Wednesday, April 11, 2012
Mozart in Cleveland
Thursday evening, while two miles west of Severance Hall another home team played (and lost) in a record-setting sixteen innings, the Cleveland Orchestra played and won.
As always, it was a team effort, but a few key players stood out.
We have to start with a veteran, one who practically invented the game — Wolfgang Amadeus Mozart. From start to finish, the game was his. First, there was the showy Piano Concerto #9 ("Jeunehomme"), written in Salzburg at the age of twenty: young, but no rookie in the competitive world of European music-making. Then, from a few years later, a serene wind octet, the Serenade in E flat. And as a closer, the complex, splendid work of Mozart's maturity, the often-heard Piano Concerto #21 in C.
Unlike the contest at Progressive Field, this one ended on time and with a very happy home-team crowd.
Not quite a full-time name in the starting lineup, but well known to Clevelanders all the same, was the MVP, pianist/conductor Mitsuko Uchida. Sensitive and confident, utterly secure in passage work, energetic and lyrical by turns, she packed these familiar concertos with beauties, pleasures and surprises. The famous slow movement of the C major concerto — over-used decades ago in the tear-jerker film Elvira Madigan — shed its mantle of sentimentality for a more thoughtful, even tragic garb in Uchida's intelligent hands.
Uchida's rapport with the orchestra shone through the performances, which she conducted from the keyboard. Her style was part of the music's rhythmic energy — playing a phrase, shooting up from the piano bench, her hands a-flutter as if they were finding notes in space in the active passages or, in the sombre parts, turned palm upwards as if imploring the gods (or the musicians?).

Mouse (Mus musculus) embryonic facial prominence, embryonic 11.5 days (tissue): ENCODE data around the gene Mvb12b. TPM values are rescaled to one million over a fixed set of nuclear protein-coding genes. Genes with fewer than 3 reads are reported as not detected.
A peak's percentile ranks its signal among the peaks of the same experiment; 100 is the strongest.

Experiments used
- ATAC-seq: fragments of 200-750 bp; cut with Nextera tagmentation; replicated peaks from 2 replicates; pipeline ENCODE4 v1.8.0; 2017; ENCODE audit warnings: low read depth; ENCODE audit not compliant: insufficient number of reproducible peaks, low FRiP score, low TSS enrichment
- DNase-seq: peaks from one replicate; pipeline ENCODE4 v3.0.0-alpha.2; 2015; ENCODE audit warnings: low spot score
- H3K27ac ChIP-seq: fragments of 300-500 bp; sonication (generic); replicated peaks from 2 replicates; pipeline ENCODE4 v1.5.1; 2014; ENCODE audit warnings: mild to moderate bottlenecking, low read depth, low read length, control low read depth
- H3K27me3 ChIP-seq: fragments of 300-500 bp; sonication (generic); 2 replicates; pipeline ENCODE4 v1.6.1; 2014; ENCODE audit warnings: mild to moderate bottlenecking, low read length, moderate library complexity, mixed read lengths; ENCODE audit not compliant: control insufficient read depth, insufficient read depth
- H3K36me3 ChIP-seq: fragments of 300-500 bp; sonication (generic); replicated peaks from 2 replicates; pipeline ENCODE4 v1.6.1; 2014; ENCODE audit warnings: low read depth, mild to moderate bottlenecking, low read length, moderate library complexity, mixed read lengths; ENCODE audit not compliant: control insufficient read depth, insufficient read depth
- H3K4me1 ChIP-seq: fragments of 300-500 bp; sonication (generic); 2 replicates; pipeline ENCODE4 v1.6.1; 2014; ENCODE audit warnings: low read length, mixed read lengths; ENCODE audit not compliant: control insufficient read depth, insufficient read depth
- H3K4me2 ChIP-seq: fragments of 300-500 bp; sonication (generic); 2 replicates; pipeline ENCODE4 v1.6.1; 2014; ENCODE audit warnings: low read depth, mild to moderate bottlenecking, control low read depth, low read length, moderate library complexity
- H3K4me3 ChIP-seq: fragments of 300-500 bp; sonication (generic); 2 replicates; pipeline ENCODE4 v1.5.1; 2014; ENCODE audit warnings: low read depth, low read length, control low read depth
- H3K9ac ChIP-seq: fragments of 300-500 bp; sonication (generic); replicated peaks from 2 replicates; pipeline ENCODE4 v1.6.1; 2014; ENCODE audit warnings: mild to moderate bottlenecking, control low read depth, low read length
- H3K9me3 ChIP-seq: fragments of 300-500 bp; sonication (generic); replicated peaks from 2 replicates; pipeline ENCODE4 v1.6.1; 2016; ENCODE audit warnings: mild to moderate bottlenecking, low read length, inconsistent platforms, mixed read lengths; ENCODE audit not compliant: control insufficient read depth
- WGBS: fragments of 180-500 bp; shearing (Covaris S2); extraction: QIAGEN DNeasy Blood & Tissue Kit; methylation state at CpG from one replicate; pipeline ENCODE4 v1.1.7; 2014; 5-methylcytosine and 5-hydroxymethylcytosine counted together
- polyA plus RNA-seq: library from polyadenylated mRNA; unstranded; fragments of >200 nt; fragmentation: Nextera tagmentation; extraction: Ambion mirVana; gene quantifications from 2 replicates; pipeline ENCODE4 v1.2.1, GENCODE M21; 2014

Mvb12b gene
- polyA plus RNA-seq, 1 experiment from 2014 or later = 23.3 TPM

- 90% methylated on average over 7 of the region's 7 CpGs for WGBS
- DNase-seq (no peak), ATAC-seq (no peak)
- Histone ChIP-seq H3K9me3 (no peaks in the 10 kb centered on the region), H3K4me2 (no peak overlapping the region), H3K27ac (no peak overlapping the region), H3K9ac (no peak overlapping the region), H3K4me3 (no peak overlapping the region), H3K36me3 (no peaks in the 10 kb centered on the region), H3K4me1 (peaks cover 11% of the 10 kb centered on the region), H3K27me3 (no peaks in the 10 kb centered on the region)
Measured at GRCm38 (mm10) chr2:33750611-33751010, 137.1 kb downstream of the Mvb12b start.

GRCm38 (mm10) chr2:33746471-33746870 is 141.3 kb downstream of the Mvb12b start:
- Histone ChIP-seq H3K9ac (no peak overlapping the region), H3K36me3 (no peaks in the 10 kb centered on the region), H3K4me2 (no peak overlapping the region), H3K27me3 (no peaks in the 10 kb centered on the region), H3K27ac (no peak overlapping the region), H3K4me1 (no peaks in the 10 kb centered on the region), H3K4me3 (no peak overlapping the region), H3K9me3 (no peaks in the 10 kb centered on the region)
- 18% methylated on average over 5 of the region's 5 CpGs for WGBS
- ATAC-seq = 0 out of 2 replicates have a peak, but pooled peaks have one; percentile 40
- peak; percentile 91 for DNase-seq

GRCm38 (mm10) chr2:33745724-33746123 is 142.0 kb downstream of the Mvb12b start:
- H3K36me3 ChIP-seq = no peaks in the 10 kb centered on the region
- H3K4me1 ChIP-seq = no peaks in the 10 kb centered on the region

Another candidate for MVP was the orchestra's new Hamburg Steinway, gleaming and lidless at the center of the stage. A gift of Daniel and Jan Lewis, the piano is rich in tone, responsive to Mozartian nuance but also strong-voiced, well attuned to the soundscape of Severance. In the Andantino of the "Jeunehomme" concerto, the intense, quiet coloration of the new instrument allowed the solo part (perhaps playing with the soft pedal?) to gleam through the dark muted strings like the glow of old gold in the depths of a cave.
Finally, bravo to the orchestra's wind players, an octet ensemble of pairs of oboes, clarinets, horns, and bassoons, who played the E-flat Serenade as a conductorless ensemble. The gorgeous central Adagio was truly a "serenade," an "evening-piece" that reminded me of the forgiveness episode in the moonlit finale of Figaro, where time seems to stand still. Leading the ensemble in terms both of tempo and of expressiveness was principal clarinet Franklin Cohen, who throws every phrase with accuracy and spin and ever-renewing soulfulness.
Kudos also to Peter Laki's informative and helpful program notes. We are so lucky to have them: in the words of the old saw, you can't tell the players without the program.